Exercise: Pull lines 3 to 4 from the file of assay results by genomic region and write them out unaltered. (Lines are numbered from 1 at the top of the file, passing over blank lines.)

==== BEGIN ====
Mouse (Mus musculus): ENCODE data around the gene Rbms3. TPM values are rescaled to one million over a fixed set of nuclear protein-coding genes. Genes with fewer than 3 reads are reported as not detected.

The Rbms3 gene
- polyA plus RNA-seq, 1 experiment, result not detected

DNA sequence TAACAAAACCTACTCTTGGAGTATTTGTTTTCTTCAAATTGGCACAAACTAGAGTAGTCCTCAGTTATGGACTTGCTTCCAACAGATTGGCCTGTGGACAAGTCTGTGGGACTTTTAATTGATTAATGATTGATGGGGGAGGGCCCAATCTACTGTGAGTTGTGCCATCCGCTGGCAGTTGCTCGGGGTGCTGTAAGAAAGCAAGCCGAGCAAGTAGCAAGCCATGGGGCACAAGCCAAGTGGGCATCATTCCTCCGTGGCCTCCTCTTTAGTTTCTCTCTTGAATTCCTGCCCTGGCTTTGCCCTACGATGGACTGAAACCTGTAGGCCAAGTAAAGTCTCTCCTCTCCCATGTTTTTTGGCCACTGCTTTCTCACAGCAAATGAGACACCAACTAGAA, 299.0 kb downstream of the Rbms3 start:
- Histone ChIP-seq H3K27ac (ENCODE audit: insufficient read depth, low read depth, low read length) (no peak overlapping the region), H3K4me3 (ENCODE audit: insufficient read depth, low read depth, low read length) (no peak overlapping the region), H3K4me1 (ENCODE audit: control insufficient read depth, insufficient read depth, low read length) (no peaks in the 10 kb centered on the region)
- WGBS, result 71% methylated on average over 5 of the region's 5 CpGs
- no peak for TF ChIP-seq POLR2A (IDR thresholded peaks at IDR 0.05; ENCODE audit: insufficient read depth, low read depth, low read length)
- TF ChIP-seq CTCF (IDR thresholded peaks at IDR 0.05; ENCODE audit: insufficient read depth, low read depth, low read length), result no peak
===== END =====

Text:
- polyA plus RNA-seq, 1 experiment, result not detected

DNA sequence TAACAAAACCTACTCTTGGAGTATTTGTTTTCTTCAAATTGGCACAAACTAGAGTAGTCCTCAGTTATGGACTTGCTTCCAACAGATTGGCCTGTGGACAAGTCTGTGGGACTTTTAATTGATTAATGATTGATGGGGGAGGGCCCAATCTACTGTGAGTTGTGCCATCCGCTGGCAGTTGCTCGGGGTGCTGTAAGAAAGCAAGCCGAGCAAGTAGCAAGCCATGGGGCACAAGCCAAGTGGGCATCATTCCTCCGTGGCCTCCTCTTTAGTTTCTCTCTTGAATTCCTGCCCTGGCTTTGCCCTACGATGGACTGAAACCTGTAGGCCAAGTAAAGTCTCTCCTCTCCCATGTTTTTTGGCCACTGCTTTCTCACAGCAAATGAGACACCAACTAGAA, 299.0 kb downstream of the Rbms3 start: